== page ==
Few names conjure up as much respect, admiration or praise as that of Frederick Douglass. On the 200th anniversary of his birth, Preservation Maryland is proud to remember the contributions of one the state’s most famous citizens.
Abraham Lincoln made many visits and stops in Maryland over the course of his presidency and broader political career, but perhaps none are as photographically iconic as his trip to the Maryland countryside in October of 1862.
Pilots at the College Park Airport, 1912. Photo from Library of Congress.
Maryland’s Aviation History and Achievements
04/26/2017 By Waxter Intern
While North Carolina and Ohio battle it out on their licence plates for aviation accolades, Maryland is home to its own unique set of aeronautic firsts! Did you know Maryland was home to the first helicopter flight, the flight of the first government-owned airplane, and the first airmail route, just to name a few. Here are some museums where you can learn even more:
Wrecked Wright plan in College Park, 1911. Photo from Library of Congress.
Wright biplane at College Park, 1912. Photo from Library of Congress.
COLLEGE PARK AVIATION MUSEUM
College Park, Prince George’s County
Opened in 1909, the facility at the College Park Airport, it is the oldest continually operating airport in the world. Crowds flowed in to witness test flights of the Wright flying machine in Fort Myer, Virginia, but following a severe crash, officers worried that they site was unsafe for pilots and visitors, alike. They soon selected this new piece of land adjacent to the University of Maryland, which was large enough for safe instruction. After purchasing a Wright airplane and hiring Wilbur Wright himself as the instructor, the Army was ready to train the first military pilots. It has been said that records were broken daily at the airfield, given the quality of innovation and engineering that it fostered. The Airport is currently owned by Maryland-National Capital Park and Planning Commission and was added to the National Register in 1977, while the adjacent College Park Aviation Museum built in 1998 interprets the history of the airfield.
Take Flight with Preservation Maryland! You’re invited to the College Park Aviation Museum for the Best of Maryland Awards on May 11, 2017 in the main auditorium of the Museum among the airplanes. Find out more at: bestofmaryland.org.
Planes over the Patuxent River. Photo from Naval Air Systems Command.
PATUXENT RIVER NAVAL AIR MUSEUM
Lexington Park, St. Mary’s County
In 1937, the Navy was looking to consolidate their test flight centers to one location, and they chose a peninsula between the Potomac River and the Chesapeake Bay, a remote location far from other air traffic. During construction of the Naval Air Station Patuxent River, people flocked to the area for work – at the height of construction the project employed 7,000 workers and today, naval aviation research remains the largest employer in St. Mary’s County.
To preserve and interpret this military aviation history, the Patuxent River Naval Air Museum opened its doors in 1978. Its exhibits center on the development and testing of aircraft, with an emphasis on the history and community impact of naval aviation in St. Mary’s County. Furthering their contribution to the community, the Museum also houses the St. Mary’s County Visitors Center.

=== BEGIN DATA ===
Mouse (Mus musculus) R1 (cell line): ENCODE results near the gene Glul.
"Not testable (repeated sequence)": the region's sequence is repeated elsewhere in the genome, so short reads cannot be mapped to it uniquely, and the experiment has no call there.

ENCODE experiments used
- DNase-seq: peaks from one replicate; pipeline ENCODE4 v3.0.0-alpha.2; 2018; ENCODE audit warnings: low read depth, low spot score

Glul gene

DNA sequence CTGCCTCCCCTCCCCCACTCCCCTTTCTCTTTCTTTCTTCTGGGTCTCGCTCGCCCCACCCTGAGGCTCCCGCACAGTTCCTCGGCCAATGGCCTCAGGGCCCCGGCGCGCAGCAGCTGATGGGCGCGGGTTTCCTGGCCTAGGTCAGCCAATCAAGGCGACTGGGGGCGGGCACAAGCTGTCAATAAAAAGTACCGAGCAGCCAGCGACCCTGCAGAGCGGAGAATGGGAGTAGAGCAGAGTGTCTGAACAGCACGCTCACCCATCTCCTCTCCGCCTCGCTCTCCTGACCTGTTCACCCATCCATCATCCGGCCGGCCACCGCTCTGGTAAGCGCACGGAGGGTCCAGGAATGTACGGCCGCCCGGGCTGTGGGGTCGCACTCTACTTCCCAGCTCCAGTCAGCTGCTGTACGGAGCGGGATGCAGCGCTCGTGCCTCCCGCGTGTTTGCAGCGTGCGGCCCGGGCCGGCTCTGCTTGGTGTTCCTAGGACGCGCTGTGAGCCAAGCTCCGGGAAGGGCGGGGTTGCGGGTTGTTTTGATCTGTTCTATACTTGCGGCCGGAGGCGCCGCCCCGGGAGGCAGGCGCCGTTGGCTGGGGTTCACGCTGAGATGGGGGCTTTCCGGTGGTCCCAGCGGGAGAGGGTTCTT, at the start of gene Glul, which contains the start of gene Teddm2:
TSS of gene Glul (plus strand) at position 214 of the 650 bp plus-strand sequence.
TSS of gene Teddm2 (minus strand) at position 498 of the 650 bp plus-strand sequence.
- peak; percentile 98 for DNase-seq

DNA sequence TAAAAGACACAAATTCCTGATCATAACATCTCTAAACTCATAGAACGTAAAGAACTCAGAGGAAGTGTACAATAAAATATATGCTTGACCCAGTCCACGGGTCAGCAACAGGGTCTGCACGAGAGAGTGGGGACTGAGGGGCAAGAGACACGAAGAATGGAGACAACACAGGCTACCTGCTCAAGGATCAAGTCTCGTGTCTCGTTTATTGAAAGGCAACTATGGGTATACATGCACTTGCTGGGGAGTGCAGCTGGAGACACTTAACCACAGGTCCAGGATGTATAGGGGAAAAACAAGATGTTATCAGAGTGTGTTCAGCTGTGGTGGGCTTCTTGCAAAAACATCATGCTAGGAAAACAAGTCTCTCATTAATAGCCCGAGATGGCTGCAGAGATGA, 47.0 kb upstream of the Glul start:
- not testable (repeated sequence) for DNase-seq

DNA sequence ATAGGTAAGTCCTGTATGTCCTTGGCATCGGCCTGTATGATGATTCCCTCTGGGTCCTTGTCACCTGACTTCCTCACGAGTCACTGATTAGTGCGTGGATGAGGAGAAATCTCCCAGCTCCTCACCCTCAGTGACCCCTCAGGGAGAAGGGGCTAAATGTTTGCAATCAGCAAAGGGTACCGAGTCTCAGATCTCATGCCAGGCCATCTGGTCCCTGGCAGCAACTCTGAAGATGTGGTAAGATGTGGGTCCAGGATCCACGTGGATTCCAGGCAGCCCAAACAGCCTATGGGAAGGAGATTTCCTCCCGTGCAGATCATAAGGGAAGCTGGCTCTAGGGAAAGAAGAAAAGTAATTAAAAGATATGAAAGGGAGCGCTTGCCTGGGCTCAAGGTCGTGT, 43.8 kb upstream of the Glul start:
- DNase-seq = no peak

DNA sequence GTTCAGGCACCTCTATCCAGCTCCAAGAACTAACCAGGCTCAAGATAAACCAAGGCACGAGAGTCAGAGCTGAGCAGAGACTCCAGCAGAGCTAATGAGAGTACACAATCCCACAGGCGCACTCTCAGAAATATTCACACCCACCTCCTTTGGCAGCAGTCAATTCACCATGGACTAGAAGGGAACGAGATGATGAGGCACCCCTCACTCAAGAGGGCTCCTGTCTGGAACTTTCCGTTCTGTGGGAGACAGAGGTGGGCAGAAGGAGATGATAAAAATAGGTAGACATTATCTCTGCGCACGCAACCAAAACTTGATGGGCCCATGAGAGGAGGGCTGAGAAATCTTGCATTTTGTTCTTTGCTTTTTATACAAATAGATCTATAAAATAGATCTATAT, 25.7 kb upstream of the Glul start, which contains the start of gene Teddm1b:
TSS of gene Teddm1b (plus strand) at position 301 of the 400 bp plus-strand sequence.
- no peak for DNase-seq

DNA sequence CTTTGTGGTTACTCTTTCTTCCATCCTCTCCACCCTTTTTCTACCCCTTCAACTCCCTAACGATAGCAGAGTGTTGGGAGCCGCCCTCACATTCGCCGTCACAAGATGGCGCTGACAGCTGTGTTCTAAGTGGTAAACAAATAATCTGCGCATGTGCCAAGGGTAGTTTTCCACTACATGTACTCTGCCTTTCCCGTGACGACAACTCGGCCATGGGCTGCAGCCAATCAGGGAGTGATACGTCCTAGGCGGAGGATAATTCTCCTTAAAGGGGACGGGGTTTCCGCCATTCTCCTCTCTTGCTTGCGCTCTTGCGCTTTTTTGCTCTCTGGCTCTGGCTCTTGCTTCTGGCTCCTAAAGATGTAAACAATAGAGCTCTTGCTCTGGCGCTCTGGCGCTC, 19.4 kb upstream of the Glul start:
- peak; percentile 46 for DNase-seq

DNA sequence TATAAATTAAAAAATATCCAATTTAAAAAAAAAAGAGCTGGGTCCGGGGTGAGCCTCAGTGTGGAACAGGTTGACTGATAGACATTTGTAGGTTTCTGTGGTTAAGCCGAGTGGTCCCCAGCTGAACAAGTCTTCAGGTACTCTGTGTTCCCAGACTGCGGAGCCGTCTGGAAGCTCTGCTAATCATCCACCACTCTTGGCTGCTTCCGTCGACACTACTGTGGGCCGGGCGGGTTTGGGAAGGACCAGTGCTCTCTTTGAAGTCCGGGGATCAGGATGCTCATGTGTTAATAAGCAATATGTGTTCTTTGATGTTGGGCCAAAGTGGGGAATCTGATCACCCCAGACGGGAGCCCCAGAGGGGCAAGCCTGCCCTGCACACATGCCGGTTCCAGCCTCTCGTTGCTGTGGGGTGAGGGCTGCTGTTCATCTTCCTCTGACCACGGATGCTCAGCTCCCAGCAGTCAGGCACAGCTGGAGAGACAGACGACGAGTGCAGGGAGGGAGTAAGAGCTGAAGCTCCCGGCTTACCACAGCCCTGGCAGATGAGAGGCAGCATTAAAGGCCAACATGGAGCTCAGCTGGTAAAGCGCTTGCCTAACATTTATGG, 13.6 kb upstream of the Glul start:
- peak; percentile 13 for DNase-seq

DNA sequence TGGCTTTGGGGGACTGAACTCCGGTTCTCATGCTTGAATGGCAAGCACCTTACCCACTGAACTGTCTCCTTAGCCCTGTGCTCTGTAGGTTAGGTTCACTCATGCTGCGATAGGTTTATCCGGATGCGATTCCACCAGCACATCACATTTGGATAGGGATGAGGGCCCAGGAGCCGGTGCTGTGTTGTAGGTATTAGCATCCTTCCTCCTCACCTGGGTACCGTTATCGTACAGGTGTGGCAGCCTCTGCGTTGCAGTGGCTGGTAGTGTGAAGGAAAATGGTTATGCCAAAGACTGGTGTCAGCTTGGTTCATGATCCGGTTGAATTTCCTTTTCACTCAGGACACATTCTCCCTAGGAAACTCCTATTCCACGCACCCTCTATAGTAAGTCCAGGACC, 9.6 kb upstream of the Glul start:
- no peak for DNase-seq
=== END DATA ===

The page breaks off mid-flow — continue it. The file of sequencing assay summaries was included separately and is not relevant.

A Martin Company family in their FSA trailer, 1943. Photo from Library of Congress.
GLENN L. MARTIN MARYLAND AVIATION MUSEUM
Middle River, Baltimore County
The Glenn L. Martin Aviation Museum in Middle River is named after, Glenn Martin, who convinced local residents of the economic viability of aviation and moved his aeronautics company from California to Middle River in 1925. Soon after, the Martin Company supplied planes to the military during World War I and II, and at its height employed 53,000 people. Workers attracted by steady, reliable work at the factory arrived in such large quantities that several housing developments were established, including a project sponsored by the Farm Service Administration as part of the New Deal. Success continued, and the Martin Company merged with Lockheed in 1995, to become Lockheed Martin, the world’s largest defense contractor – based in Bethesda.
The Martin Museum features 15 military aircraft and exhibits on the history of aviation in Maryland, with a spotlight on Martin and his company. It recently began to offer a variety of programs to spark the younger generation’s interest in aircrafts and engineering, including an internship program and a partnership with the local Air Force Junior ROTC program.
Fairchild and Krieder-Reisner Factory interior, 2005 Photo from Library of Congress.
Fairchild and Krieder-Reisner Factory, 2005. Photo from Library of Congress.
The Hagerstown Aviation Museum, which recently celebrated 100 years of aviation in Hagerstown, records the local history of aircraft manufacture. Their collection currently includes a late Kreider-Reisner plane, and seven Fairchild planes, including the popular Fairchild C-119 Flying Boxcar, so called because of its large cargo capacity. It is an archive for aeronautical artifacts and memorabilia from the area and actively seeks out, restores, and maintains aircrafts related to Hagerstown’s aviation legacy.
This post was written by Maggie Pelta-Pauls, a Waxter Intern with Preservation Maryland. A graduate of The College of William and Maryland, Maggie is primed to research and write about Maryland history – especially culinary history. Learn more about Maggie and our The Waxter Memorial Internship program here: presmd.org/waxter.
A legacy gift from William D. Waxter, III established the Waxter Memorial Internship to help Preservation Maryland support the next generation in historic preservation.